In response to the growing need for support for caregivers of people living with physical and mental health issues, CPT codes for caregiving training services will be activated for the calendar year 2024. These codes cover (1) family group behavior management and modification training services and (2) caregiver training for techniques to help patients maintain their quality of life. Caregivers will access such training support through the CPT codes provided by treating practitioners. The duration of training will vary by code.

    Outcome

    Implementing CPT codes for caregiver training services highlights the vital role of caregivers in patient care. This support may improve their skills and communication with healthcare providers. However, timing and accessibility in care delivery need clarification, especially for caregivers of people living with dementia. Regular skill assessment and culturally competent care are essential. Before providing the service, provider training may also promote person-centered care, benefiting patients and their caregivers.

    Conclusion

    Activating CPT codes for caregiving training services may enhance caregivers' support and skills, including dementia care.

     
    more » « less
  4. Robots have great potential to support people with dementia (PwD) and their caregivers. They can provide support for daily living tasks, conduct household chores, provide companionship, and deliver cognitive stimulation and training. Personalizing these robots to an individual’s abilities and preferences can help enhance the quality of support they provide, increase their usability and acceptability, and alleviate caregiver burden. However, personalization can also introduce many risks, including risks to the safety and autonomy of PwD, the potential to exacerbate social isolation, and risks of being taken advantage of due to dark patterns in robot design. In this article, we weigh the risks and benefits by drawing on empirical data garnered from the existing ecosystem of robots used for dementia caregiving. We also explore ethical considerations for developing personalized cognitively assistive robots for PwD, including how a robot can practice beneficence to PwD, where responsibility falls when harm to a PwD occurs because of a robot, and how a robot can acquire informed consent from a PwD. We propose key technical and policy concepts to help robot designers, lawmakers, and others to develop personalized robots that protect users from unintended consequences, particularly for people with cognitive impairments.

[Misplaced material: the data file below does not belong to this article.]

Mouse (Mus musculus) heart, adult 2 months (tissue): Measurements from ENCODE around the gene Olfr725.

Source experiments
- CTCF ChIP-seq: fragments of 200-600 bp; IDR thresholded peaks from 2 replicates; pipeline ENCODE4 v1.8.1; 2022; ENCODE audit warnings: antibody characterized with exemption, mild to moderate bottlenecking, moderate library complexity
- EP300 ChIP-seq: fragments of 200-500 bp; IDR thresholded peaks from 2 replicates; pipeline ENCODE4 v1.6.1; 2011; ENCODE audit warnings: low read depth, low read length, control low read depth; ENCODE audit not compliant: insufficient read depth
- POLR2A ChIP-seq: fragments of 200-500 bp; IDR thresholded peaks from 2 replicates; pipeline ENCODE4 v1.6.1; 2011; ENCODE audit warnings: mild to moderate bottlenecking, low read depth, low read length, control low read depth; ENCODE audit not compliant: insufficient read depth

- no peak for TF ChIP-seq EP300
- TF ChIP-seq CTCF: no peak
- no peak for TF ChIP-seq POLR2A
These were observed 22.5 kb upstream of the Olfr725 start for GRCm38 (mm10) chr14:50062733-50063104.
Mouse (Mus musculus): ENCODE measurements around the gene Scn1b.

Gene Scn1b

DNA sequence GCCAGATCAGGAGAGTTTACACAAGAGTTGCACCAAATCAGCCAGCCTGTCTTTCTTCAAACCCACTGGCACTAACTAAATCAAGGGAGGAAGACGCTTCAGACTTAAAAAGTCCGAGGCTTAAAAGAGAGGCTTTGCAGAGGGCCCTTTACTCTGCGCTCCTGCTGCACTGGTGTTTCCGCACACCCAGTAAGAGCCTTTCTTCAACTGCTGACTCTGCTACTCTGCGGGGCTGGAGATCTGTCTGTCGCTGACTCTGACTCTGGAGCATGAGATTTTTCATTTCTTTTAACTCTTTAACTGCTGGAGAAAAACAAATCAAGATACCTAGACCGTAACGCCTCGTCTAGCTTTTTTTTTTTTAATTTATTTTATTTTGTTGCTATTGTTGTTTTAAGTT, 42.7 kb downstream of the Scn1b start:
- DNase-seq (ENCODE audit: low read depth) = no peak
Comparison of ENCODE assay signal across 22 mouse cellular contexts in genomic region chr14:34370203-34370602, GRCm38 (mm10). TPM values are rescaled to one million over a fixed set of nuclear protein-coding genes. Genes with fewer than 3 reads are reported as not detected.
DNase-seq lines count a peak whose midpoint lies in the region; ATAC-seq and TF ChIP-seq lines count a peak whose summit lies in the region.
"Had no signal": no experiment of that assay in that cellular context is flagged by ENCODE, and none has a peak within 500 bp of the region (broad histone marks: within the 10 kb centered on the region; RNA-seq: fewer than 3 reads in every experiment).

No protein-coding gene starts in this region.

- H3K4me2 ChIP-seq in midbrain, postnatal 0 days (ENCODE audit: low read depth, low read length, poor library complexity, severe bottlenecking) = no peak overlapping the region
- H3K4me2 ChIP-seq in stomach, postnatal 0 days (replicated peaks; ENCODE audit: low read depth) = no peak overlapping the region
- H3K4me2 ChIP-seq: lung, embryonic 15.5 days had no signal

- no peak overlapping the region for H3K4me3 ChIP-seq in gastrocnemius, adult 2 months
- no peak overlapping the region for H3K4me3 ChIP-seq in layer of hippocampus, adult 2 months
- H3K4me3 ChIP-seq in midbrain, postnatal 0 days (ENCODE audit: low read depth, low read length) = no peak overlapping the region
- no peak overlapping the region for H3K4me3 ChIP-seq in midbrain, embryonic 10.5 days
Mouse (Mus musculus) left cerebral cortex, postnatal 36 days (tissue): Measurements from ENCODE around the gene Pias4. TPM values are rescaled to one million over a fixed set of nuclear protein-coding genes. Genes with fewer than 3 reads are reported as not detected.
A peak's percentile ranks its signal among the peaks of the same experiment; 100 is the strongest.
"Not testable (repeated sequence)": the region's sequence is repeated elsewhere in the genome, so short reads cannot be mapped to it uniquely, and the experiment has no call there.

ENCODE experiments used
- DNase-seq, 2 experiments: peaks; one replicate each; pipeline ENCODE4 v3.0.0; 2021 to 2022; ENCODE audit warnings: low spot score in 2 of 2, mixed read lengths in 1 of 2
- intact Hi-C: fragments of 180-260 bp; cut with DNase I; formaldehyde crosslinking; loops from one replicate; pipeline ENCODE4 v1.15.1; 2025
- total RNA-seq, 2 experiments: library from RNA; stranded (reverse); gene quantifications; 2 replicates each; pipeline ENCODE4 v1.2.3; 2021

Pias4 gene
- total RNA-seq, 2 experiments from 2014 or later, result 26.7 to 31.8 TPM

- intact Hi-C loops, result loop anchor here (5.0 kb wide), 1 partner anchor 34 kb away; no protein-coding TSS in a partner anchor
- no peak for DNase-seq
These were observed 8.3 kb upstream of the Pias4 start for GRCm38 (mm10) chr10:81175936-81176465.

more » « less
  5. Robots have great potential to support people with dementia (PwD) and their caregivers. They can provide support for daily living tasks, conduct household chores, provide companionship, and deliver cognitive stimulation and training. Personalizing these robots to an individual’s abilities and preferences can help enhance the quality of support they provide, increase their usability and acceptability, and alleviate caregiver burden. However, personalization can also introduce many risks, including risks to the safety and autonomy of PwD, the potential to exacerbate social isolation, and risks of being taken advantage of due to dark patterns in robot design. In this article, we weigh the risks and benefits by drawing on empirical data garnered from the existing ecosystem of robots used for dementia caregiving. We also explore ethical considerations for developing personalized cognitively assistive robots for PwD, including how a robot can practice beneficence to PwD, where responsibility falls when harm to a PwD occurs because of a robot, and how a robot can acquire informed consent from a PwD. We propose key technical and policy concepts to help robot designers, lawmakers, and others to develop personalized robots that protect users from unintended consequences, particularly for people with cognitive impairments. 
    more » « less